As a “Just Peace Philippines” congregation, First United Methodist Church of Richmond offers at least one Sunday sermon per year on the human rights situation in the Philippines. On June 23, Nikki Salde-Azzam of Buena Vista UMC in Alameda, a member of the California-Nevada Annual Conference's Philippines Solidarity Task Force, preached at FUMC Richmond and shared the story of Elijah (from 1 Kings 19:1-15a), calling attention to how it parallels the experiences of Filipino human rights advocates. Like Elijah, activists literally face the danger of being hunted down and killed or being imprisoned for their advocacy. Still, like Elijah, activists persist in their quest for justice.
More than 30,000 Filipino people have been killed since President Rodrigo Duterte took office in June 2016, as a result of his so-called “War on Drugs” policy, while the United States has stood largely silent. (In 2017, in fact, according to a New York Times report, U.S. President Donald Trump called Duterte to "congratulate him" on the success of his War on Drugs.)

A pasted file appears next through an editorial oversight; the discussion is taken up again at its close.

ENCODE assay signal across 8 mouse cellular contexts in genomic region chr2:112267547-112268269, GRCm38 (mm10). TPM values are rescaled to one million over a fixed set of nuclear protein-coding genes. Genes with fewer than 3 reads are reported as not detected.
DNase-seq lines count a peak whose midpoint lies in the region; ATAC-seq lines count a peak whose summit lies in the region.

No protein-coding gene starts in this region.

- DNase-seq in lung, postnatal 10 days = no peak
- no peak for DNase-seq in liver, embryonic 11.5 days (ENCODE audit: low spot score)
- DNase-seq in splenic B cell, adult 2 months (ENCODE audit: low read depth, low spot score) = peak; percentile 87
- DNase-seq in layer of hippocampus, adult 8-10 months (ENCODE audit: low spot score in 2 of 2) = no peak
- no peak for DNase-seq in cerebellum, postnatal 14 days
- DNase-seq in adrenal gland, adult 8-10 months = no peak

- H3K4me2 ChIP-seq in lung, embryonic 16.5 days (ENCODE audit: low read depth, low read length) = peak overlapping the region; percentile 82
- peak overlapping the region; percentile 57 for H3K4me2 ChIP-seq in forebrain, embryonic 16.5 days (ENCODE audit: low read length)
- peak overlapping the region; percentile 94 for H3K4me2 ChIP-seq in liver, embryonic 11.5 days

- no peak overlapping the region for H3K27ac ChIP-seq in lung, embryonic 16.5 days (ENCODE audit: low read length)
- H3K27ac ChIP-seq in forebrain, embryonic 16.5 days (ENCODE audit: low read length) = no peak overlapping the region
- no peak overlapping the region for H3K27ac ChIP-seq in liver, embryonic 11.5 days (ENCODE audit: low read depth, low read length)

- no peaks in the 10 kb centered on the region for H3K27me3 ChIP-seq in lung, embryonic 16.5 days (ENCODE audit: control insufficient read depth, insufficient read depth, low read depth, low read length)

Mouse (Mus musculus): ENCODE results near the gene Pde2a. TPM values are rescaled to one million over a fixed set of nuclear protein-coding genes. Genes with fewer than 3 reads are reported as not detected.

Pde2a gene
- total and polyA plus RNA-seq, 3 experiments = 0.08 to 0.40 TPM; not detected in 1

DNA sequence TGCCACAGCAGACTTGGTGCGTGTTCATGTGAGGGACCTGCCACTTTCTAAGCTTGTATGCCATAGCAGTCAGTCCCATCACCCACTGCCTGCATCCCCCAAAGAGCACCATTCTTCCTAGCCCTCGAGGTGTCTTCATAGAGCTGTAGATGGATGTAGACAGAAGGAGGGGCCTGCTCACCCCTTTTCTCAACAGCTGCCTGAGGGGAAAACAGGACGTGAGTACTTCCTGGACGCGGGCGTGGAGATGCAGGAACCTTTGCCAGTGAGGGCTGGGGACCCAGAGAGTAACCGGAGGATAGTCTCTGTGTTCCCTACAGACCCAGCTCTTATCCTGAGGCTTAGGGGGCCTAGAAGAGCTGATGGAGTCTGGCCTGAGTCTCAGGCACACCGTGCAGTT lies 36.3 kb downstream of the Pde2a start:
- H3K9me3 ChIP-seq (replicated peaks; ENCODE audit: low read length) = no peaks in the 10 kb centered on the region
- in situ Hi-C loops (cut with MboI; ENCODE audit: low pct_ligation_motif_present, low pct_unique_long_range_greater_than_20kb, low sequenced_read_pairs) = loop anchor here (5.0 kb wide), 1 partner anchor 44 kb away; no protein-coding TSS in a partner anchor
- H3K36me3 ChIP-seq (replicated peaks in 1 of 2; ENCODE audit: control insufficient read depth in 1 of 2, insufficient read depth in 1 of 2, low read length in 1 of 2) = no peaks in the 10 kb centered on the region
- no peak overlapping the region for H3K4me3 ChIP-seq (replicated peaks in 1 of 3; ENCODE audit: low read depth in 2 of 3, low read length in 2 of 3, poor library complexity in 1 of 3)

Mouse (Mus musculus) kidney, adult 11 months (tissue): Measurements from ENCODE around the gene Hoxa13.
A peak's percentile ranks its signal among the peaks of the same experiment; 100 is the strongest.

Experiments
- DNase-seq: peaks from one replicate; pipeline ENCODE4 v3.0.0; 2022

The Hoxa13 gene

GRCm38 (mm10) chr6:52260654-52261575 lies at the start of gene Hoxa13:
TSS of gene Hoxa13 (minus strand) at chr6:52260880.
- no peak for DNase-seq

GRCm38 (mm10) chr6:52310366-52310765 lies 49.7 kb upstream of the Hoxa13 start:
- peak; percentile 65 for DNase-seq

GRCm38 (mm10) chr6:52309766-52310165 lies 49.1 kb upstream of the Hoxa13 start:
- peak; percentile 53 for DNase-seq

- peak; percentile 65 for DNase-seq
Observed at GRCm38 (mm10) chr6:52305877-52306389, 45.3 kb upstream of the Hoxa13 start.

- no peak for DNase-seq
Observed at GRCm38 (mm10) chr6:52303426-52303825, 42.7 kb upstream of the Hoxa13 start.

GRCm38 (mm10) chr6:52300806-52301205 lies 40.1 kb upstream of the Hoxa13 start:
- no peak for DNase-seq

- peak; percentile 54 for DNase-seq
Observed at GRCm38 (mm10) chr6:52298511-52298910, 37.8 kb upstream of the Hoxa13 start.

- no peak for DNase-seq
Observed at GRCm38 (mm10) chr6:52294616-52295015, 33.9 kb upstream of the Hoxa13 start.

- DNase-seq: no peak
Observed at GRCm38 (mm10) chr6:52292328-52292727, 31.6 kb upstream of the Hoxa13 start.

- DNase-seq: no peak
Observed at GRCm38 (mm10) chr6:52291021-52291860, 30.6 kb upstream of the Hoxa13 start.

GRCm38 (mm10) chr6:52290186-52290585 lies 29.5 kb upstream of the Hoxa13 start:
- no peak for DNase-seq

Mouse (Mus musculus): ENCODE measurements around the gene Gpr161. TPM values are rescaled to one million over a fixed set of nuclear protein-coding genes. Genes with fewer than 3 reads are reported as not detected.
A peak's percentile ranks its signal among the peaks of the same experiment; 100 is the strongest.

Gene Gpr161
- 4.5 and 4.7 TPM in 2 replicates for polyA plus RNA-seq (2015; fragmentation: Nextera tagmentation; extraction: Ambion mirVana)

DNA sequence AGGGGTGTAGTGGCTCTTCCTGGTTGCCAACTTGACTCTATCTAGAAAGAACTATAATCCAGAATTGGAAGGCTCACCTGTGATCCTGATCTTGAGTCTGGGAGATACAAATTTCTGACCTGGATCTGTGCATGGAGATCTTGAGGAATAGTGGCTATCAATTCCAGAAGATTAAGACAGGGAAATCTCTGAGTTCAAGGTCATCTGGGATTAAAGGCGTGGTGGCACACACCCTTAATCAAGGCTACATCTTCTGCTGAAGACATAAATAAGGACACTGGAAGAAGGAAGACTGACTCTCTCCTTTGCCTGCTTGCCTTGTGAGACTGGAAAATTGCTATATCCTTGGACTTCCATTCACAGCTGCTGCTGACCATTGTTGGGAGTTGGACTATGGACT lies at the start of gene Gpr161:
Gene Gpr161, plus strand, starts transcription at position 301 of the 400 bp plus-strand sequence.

Last year (June 19, 2018) the United States and 37 other (of the 47 total) members of the United Nations Human Rights Council signed a statement on human rights in the Philippines issued by the government of Iceland:
While acknowledging that drug use in the Philippines is a serious problem, actions to tackle drug abuse must be carried out in full respect of the rule of law and compliance with international human rights obligations. We urge the government of the Philippines to take all necessary measures to bring killings associated with the campaign against illegal drugs to an end and cooperate with the international community to investigate all related deaths and hold perpetrators accountable.